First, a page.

Vatican Weighs Sale of London Office at Heart of Scandal
(Bloomberg) -- The Vatican is considering the sale of a luxury London building embroiled in a financial scandal that drew papal condemnation and a probe into those involved in its purchase seven years ago.
Now authorities of the walled city-state within Rome have invited brokers to pitch for options that include the potential sale of 60 Sloane Avenue in Chelsea, people with knowledge of the process said.
The building is valued at about 200 million pounds ($277 million), the people said, asking not to be identified because the process is private. The property is located in one of the most sought-after and rich zip codes in the capital. The Vatican confirmed that a sale is one of the options on the table, while adding that there was no rush to reach a decision.
Originally developed as a car showroom for the Harrods department store, the building spans more than 170,000 square feet (16,000 square meters) of offices and retail space with a neo-classical terracotta facade. It has permission to be converted into 49 luxury apartments.
Selling the building would rid the Vatican of a toxic asset, as dealings over the building prompted an investigation into the 2014 investment that saw the city-state lose money as several Vatican officials and middlemen were hauled in.
The Vatican’s losses in the deal amount to between 66 million pounds and 150 million pounds, Archbishop Nunzio Galantino, who heads the Administration of the Patrimony of the Holy See which manages real estate holdings, told Catholic newspaper Avvenire last year.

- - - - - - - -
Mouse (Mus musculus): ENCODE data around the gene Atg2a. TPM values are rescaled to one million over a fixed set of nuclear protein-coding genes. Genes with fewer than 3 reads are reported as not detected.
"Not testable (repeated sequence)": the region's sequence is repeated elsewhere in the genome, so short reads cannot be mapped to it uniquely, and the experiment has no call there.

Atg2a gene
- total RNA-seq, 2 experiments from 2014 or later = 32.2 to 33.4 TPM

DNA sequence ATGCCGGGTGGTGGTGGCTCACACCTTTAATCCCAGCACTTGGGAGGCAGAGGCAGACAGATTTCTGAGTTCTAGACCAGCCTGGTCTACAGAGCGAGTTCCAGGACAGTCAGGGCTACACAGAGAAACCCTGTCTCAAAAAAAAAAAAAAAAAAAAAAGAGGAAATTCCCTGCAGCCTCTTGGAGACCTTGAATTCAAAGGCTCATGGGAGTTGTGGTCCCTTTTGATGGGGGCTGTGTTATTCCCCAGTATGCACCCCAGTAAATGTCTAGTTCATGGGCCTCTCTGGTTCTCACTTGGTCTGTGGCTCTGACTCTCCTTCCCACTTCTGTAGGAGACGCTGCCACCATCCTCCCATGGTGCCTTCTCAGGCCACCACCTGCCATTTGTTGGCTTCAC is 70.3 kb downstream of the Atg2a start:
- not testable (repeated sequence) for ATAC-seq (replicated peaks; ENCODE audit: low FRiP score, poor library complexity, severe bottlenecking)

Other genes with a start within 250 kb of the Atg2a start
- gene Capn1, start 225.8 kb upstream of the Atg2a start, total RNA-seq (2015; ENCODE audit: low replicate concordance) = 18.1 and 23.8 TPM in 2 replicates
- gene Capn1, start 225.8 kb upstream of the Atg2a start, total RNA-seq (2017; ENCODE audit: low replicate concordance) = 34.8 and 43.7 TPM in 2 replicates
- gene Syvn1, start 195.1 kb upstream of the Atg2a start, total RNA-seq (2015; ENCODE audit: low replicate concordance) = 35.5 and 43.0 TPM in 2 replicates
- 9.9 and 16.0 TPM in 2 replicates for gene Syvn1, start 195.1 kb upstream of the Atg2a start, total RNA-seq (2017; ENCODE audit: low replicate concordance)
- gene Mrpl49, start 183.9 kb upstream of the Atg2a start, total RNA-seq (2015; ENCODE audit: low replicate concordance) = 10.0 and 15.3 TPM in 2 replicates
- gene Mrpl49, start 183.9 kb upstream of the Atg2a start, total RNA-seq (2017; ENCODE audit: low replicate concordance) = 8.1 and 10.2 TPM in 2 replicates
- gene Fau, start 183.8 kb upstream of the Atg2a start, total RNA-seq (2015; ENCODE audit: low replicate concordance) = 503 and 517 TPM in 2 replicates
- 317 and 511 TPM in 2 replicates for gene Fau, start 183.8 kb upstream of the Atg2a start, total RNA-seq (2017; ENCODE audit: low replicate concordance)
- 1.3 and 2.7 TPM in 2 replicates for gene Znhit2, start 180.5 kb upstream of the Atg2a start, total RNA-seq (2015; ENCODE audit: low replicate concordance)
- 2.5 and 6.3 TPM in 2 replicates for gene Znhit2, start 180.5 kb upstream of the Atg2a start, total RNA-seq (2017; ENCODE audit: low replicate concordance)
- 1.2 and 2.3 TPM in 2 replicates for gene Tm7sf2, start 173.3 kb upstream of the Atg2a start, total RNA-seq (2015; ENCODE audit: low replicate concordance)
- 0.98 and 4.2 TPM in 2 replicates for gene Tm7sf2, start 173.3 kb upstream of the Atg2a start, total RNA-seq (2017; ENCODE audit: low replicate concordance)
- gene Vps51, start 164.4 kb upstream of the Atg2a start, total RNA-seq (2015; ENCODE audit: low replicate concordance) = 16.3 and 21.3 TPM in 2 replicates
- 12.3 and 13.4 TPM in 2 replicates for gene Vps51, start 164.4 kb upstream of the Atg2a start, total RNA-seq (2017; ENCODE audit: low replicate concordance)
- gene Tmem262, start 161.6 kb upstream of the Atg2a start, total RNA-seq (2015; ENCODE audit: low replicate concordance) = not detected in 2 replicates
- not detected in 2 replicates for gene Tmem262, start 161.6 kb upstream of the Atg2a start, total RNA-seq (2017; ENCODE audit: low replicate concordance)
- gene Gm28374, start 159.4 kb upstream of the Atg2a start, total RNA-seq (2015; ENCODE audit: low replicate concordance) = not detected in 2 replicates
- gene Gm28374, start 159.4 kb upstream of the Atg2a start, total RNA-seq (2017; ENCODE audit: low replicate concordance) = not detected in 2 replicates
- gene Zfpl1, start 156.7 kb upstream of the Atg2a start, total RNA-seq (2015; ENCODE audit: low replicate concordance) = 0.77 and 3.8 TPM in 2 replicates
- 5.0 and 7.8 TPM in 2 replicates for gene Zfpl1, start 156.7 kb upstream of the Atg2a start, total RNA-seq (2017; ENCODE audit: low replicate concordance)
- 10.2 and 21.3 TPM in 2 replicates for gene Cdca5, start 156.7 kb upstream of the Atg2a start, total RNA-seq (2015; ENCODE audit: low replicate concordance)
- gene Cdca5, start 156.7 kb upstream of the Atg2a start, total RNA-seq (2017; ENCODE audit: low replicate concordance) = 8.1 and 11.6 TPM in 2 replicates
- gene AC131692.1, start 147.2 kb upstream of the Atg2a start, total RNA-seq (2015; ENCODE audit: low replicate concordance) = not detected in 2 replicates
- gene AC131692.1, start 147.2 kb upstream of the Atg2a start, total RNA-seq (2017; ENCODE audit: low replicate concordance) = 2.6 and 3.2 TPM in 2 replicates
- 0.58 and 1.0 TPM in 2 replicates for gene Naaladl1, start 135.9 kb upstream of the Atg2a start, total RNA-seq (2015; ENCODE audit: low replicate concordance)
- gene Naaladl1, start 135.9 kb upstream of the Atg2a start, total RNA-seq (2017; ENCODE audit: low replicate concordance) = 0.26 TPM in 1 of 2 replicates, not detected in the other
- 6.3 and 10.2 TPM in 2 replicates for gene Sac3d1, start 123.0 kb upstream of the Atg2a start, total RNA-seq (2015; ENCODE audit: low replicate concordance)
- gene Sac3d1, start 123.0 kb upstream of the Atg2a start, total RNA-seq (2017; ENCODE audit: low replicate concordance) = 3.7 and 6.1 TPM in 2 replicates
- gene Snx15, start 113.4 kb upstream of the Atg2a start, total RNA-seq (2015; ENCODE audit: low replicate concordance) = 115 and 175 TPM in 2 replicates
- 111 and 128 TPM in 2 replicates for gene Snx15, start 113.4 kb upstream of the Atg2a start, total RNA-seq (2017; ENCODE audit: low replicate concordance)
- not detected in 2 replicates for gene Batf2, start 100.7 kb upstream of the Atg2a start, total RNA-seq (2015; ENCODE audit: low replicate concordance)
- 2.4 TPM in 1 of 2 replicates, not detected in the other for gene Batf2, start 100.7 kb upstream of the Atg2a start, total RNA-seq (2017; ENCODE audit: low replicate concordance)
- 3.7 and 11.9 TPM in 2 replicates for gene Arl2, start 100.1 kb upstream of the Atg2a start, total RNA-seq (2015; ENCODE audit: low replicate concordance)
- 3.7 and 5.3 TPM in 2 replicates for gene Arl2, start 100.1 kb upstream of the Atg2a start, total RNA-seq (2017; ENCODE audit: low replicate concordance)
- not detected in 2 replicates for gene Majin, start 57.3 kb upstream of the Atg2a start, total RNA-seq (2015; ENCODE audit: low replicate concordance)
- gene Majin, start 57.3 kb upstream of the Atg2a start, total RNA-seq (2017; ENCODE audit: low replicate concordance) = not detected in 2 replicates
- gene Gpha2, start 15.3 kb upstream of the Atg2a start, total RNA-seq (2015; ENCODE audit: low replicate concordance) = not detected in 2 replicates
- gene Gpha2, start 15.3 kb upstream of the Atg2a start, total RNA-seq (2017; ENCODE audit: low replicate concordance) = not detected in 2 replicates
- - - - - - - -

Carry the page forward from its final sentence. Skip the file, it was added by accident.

The Vatican initially bought a stake in the project and later invested further funds to buy it outright with concerns raised about high fees pocketed by middlemen, Italian newspapers have reported.
Galantino said that among the reasons for the losses tied to the building were “mistakes or fraudulent acts” being investigated by the Vatican, as well as high interests on mortgages involving the property, the depreciation of the pound, the economic crisis due to the pandemic, and uncertainty over Brexit.
The controversy collides with the messaging that Pope Francis sought to convey. He once called money “the devil’s dung” and made the clean-up of the Catholic church’s finances a pillar of his papacy.
To drive the point home, he accepted the resignation of Cardinal Angelo Becciu, who previously served as chief of staff in the Vatican’s secretariat of state and has been linked to the property deal.
Becciu, who has not been placed under investigation, has denied any wrongdoing.
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